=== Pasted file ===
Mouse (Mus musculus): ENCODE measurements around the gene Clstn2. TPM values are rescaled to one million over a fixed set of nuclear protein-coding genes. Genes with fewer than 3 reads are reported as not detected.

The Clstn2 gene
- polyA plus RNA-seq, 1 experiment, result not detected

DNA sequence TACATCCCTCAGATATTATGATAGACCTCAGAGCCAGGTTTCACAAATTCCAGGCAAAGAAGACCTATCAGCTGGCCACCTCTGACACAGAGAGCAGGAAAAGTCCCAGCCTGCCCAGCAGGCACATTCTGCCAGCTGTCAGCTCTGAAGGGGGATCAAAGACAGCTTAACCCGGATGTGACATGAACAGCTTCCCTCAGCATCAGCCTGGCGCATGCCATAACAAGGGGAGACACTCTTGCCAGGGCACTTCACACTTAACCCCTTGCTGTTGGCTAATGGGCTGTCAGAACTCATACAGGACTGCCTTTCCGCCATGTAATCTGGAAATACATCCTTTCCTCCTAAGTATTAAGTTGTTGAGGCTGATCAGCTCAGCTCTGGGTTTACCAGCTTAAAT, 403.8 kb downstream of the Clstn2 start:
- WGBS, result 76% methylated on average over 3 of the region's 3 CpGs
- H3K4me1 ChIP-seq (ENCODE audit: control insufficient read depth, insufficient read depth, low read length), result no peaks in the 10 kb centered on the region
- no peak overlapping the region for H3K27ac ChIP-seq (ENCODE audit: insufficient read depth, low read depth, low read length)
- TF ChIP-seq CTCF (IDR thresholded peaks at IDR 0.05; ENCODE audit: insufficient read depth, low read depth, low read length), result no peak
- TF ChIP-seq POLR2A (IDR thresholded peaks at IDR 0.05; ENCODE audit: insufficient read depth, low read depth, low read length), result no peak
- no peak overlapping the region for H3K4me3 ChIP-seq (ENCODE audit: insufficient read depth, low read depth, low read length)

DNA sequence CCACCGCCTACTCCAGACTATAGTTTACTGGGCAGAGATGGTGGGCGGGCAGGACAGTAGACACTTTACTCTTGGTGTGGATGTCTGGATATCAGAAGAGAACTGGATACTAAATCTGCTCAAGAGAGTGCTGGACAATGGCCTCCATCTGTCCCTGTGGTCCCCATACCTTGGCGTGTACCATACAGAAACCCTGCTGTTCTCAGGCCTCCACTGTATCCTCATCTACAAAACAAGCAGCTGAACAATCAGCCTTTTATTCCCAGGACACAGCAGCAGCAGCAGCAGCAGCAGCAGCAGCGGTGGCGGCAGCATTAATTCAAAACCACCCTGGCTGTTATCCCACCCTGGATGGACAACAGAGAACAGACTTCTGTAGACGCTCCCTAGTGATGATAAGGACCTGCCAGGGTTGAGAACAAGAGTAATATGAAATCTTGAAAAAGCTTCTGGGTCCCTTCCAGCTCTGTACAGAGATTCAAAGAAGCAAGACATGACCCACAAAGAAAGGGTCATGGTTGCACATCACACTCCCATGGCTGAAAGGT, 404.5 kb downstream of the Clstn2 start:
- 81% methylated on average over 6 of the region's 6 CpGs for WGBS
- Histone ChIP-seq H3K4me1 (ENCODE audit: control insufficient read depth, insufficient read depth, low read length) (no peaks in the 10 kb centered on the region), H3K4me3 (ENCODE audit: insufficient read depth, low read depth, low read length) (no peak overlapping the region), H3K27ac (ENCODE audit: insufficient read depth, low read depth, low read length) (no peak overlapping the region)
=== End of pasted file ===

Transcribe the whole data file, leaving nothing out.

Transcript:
Mouse (Mus musculus): ENCODE measurements around the gene Clstn2. TPM values are rescaled to one million over a fixed set of nuclear protein-coding genes. Genes with fewer than 3 reads are reported as not detected.

The Clstn2 gene
- polyA plus RNA-seq, 1 experiment, result not detected

DNA sequence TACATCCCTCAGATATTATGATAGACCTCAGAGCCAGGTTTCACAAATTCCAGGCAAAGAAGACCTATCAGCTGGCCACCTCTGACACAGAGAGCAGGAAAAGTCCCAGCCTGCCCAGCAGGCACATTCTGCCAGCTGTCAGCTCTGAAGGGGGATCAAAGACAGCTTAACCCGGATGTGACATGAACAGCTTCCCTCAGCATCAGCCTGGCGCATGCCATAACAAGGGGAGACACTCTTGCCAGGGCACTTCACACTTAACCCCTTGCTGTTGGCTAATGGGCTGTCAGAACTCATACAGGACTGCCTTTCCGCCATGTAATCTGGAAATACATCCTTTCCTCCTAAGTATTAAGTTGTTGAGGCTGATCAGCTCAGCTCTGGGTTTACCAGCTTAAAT, 403.8 kb downstream of the Clstn2 start:
- WGBS, result 76% methylated on average over 3 of the region's 3 CpGs
- H3K4me1 ChIP-seq (ENCODE audit: control insufficient read depth, insufficient read depth, low read length), result no peaks in the 10 kb centered on the region
- no peak overlapping the region for H3K27ac ChIP-seq (ENCODE audit: insufficient read depth, low read depth, low read length)
- TF ChIP-seq CTCF (IDR thresholded peaks at IDR 0.05; ENCODE audit: insufficient read depth, low read depth, low read length), result no peak
- TF ChIP-seq POLR2A (IDR thresholded peaks at IDR 0.05; ENCODE audit: insufficient read depth, low read depth, low read length), result no peak
- no peak overlapping the region for H3K4me3 ChIP-seq (ENCODE audit: insufficient read depth, low read depth, low read length)

DNA sequence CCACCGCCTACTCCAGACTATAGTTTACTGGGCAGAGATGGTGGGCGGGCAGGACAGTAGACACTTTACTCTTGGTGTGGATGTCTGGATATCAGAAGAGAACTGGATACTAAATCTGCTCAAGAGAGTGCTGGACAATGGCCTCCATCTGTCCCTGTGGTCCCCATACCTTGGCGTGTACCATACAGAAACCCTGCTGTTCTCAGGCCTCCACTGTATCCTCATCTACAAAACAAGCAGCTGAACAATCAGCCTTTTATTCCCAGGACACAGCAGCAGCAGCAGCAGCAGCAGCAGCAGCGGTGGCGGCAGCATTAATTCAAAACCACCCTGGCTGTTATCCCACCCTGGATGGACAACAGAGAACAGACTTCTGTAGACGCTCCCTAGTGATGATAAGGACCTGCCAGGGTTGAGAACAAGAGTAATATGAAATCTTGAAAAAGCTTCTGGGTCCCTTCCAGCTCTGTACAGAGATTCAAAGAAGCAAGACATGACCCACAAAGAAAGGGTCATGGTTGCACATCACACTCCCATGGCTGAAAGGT, 404.5 kb downstream of the Clstn2 start:
- 81% methylated on average over 6 of the region's 6 CpGs for WGBS
- Histone ChIP-seq H3K4me1 (ENCODE audit: control insufficient read depth, insufficient read depth, low read length) (no peaks in the 10 kb centered on the region), H3K4me3 (ENCODE audit: insufficient read depth, low read depth, low read length) (no peak overlapping the region), H3K27ac (ENCODE audit: insufficient read depth, low read depth, low read length) (no peak overlapping the region)